When the science fiction writer L. Ron Hubbard established the Church of Scientology back in the 1950s, he developed a system called the "Tone Scale". Designed as a way of classifying a subject according to how spiritually dead or alive they are, the Tone Scale ranges from 0.0 ("Body Death") to 40.0 ("Serenity of Beingness"). The average person, Hubbard wrote, is probably around a 2.8.
"Journalists," says Louis Theroux, "are a 1.1 on the Tone Scale. Which puts us on a par with sexual perverts ... I'm sorry to break it to you."
With this knowledge, it came as little surprise to Theroux when his requests to visit and film a documentary inside Scientology's towering Los Angeles headquarters were refused - "they sent me a long letter saying basically we have no intention of participating in your kind of journalism and want nothing to do with your approach."
In fact, in some ways it came as a relief. "I think I would have been worried [if they had said yes] because actually a little bit of access is sometimes worse than no access," he says. "I have a sort of freewheeling, free-flowing style, so I find it hard to work when there are conditions on what I can and can't say and do."
Instead, he went to Hollywood and started filming what would become My Scientology Movie. The documentary, which was released in cinemas last year, ostensibly chronicles Theroux's attempts to cast actors in order to recreate Scientology's internal practices and re-enact alleged incidents involving the church's controversial leader David Miscavige.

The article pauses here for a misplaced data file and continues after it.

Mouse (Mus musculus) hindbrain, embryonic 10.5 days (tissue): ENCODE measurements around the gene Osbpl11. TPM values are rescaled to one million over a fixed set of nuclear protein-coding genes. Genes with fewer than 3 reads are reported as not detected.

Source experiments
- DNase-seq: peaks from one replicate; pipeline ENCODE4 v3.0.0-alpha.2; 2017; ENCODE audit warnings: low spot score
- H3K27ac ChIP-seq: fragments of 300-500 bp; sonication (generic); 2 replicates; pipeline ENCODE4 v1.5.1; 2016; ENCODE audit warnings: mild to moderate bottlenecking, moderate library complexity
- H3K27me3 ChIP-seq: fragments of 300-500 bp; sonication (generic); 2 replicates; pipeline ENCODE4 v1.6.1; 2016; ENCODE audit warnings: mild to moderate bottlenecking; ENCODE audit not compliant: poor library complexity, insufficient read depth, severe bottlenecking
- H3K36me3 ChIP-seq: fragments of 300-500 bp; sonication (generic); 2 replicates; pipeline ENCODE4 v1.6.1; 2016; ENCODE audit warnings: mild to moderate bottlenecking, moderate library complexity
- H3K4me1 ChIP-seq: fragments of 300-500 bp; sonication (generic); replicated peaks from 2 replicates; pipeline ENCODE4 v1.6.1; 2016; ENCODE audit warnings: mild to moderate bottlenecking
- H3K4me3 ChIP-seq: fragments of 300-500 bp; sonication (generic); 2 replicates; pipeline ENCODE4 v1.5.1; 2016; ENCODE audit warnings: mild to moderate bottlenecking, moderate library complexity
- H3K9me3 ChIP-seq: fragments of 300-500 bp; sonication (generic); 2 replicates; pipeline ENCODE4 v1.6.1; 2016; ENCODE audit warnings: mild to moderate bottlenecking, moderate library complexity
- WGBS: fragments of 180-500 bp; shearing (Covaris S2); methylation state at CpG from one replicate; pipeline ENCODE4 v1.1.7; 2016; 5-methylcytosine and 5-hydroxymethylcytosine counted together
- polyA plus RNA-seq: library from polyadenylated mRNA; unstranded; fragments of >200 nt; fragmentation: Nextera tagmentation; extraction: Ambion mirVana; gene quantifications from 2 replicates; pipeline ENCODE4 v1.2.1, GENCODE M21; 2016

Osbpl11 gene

"At heart, what [Scientology] shares with all the stories I'm most interested in is that it's got some element of the extreme - allegations of misdeeds, rumours of it being abusive, of people acting against their most basic interests," he says.
He knew that by enlisting the help of former Scientologists to direct the re-enactments, the documentary would be likely to raise the ire of the church. "I have to be honest: I did hope that they would come out and wind us up," he admits. "It's a practice they call 'Confronting and Shattering Suppression'."
Sure enough, the film soon became as much about exposing the methods the church would employ to try and thwart the production LowdownLouis Theroux: My Scientology Movie
Tuesday, April 4, 7.30pm, simultaneously broadcast on BBC Knowledge and UKTV
I find it hard to work when there are conditions on what I can and can't say and do. Louis Theroux
Louis Theroux's Weird Christmas from his Weird Weekends series.
as it was about the re-enactments themselves. "We really document their attempts to harass and upset and intimidate us and our contributors," Theroux says. "To my mind, that is some of the most revealing material. There are very few groups or religions who are as aggressive or in-your-face when it comes to confronting their enemies."
Theroux's wide-eyed, bemused presence in the midst of these kinds of surreal and sometimes confrontational situations has been his trademark since his first BBC series Louis Theroux's Weird Weekends. Filmed in the late-90s, the popular TV documentaries followed his uneasy attempts to immerse himself in various "extreme" sub-cultures - UFO hunters one week, hardcore survivalists the next.